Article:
In postmenopausal women – in whom hormone responsiveness is common – oestrogen is primarily synthesised peripherally in adipose tissue, muscle and breast tissue, rather than in the ovaries as in premenopausal women (see Figure 1). In this population, the most specific therapeutic effects are achieved by blocking the last step in biosynthesis – the conversion of androgens to oestrogens by the aromatase enzyme (see Figure 1). The major breakthrough in the improvement of hormonal treatment for postmenopausal women with breast cancer has therefore come from the development of the aromatase inhibitors (AIs).
The highly selective third-generation AIs – anastrozole, letrozole and exemestane – are more effective and generally better tolerated than tamoxifen, offering a reduced risk of serious side effects and gynaecological adverse events.6 Anastrozole (Arimidex®) and letrozole (Femara®) are both nonsteroidal, competitive AIs, while exemestane (Aromasin®) is a steroidal, non-competitive AI. The first studies of these treatments showed that anastrozole (1mg) daily) and letrozole (2.5mg daily) were more effective than tamoxifen in postmenopausal women with advanced hormone-receptor-positive breast cancer.7,8 Similar results were subsequently reported for exemestane (25mg daily)9 and all three AIs are now licensed for use in advanced therapy.
Primary Adjuvant Treatment with an AI
More recently, clinical trials have shown that anastrozole and letrozole are also more effective than tamoxifen in the primary adjuvant treatment of postmenopausal women with early breast cancer (see Table 1).10-16 Currently, anastrozole has the most mature efficacy and tolerability data of all of the AIs, with follow-up extending beyond the standard fiveyear treatment period.10 The Arimidex, Tamoxifen, Alone or in Combination (ATAC) trial compared anastrozole with tamoxifen, or the combination of both treatments, as adjuvant therapy in 9,366 postmenopausal women with early breast cancer (see Table 1). The combination arm was dropped after the first analysis at 33 months as it offered no efficacy or safety benefits over tamoxifen alone. After a median follow-up of 68 months, anastrozole treatment significantly prolonged disease-free survival, time to recurrence and time to distant recurrence, and significantly reduced the occurrence of contralateral breast cancers compared with tamoxifen. The absolute benefit for anastrozole over tamoxifen continues to increase with time and extends beyond the completion of therapy.10 Early results from the Breast International Group (BIG) 1–98 trial at 26 months of median follow-up show that primary adjuvant therapy with letrozole also has efficacy benefits over tamoxifen.17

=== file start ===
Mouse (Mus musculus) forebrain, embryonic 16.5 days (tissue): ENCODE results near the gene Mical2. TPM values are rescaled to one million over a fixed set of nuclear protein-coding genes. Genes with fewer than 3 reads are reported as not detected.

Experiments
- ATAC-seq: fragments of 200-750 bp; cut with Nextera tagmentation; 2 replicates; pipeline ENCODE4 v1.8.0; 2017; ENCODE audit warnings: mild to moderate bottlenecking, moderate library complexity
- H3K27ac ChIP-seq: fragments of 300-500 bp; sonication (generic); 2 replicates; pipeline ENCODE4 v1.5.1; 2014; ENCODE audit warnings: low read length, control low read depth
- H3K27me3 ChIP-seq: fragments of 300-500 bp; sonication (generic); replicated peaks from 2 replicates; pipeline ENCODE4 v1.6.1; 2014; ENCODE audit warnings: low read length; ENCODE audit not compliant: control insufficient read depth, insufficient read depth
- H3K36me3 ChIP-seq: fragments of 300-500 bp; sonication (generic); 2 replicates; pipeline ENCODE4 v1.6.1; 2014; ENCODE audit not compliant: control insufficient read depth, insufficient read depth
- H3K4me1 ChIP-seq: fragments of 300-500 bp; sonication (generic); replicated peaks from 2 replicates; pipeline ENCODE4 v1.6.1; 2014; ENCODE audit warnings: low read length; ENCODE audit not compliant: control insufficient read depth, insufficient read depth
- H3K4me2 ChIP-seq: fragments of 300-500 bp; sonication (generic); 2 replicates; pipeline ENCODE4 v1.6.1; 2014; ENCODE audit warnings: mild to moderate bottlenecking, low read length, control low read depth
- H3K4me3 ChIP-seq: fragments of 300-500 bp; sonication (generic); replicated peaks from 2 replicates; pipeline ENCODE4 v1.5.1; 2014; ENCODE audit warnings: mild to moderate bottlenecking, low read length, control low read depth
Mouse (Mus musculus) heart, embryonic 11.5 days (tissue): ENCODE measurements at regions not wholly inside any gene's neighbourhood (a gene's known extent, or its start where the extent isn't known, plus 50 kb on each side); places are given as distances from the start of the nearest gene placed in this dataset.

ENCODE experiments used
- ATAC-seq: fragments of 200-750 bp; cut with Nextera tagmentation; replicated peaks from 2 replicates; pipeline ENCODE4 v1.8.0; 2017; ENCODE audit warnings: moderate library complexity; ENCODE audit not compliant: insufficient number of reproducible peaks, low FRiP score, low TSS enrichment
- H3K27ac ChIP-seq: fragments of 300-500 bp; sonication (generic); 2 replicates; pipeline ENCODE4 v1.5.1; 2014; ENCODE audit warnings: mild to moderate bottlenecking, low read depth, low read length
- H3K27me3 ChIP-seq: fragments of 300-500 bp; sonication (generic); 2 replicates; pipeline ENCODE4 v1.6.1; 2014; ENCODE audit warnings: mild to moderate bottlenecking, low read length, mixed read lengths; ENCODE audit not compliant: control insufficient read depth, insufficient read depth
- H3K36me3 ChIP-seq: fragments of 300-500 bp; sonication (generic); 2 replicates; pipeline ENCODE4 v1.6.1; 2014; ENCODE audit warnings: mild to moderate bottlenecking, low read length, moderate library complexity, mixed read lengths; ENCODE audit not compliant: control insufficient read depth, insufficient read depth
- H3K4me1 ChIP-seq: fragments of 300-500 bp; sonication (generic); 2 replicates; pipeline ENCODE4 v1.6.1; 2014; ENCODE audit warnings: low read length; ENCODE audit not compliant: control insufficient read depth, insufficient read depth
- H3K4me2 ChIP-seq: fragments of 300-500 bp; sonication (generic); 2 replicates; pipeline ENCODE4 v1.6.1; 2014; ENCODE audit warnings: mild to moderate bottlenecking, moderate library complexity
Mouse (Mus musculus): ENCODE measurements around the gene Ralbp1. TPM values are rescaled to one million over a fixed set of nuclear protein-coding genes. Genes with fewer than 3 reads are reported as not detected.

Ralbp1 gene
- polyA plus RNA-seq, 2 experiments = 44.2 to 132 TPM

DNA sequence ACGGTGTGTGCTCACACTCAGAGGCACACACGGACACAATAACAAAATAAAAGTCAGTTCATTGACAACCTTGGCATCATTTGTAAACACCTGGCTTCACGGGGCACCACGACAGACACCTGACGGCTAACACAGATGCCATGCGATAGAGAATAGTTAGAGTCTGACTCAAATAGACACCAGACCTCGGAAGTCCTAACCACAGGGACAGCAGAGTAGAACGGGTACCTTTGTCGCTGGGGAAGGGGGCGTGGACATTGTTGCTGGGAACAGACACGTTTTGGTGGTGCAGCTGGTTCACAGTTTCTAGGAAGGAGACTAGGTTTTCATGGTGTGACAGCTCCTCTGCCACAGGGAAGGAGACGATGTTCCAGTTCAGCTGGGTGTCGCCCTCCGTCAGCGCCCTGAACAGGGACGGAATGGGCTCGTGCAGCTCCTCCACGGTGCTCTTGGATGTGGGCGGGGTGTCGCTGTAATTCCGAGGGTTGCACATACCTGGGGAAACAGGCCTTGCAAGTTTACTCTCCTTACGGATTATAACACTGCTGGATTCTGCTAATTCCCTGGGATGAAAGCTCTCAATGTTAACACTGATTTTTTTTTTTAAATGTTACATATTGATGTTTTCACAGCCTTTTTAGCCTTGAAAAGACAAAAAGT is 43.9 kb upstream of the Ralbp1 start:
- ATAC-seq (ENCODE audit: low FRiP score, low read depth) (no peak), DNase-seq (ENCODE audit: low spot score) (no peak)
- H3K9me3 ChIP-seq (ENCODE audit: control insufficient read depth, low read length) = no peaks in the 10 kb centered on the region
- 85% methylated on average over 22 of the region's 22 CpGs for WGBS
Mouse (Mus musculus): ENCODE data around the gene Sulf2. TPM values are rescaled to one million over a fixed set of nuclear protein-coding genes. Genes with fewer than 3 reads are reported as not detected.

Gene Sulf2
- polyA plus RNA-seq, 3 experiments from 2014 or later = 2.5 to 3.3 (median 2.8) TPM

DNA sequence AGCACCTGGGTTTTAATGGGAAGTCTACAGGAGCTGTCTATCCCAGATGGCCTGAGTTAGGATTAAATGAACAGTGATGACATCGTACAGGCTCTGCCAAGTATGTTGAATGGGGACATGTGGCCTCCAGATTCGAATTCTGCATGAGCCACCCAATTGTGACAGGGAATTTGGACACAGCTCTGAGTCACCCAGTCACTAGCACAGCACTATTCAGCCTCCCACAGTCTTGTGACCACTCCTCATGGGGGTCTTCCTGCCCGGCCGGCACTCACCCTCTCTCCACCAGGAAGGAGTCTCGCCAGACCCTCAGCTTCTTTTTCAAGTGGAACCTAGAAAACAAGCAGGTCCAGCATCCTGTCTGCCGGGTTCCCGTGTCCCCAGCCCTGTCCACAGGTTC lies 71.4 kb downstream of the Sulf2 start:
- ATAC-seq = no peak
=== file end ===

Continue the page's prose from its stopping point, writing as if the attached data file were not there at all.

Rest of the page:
During and after menopause, ovarian oestrogen production declines. In postmenopausal wemen, fat, muscle, liver and the adrenal glands produce most of the circulating oestrogen. The aromatase inhibitors act to prevent the conversion of androgens to oestroges by the aromatase enzyme, whereas tamoxifen prevents oestrogen binding to its receptor.
Since many patients already receiving tamoxifen treatment will also be suitable for AI therapy, a number of trials have compared ‘switching’ strategies, in which tamoxifen has been used as the initial adjuvant therapy for two to three years, before a switch is made to an AI for the remainder of the five-year adjuvant treatment period. Data from switching trials illustrate that recurrence rates are reduced when patients change to an AI prior to disease progression on tamoxifen.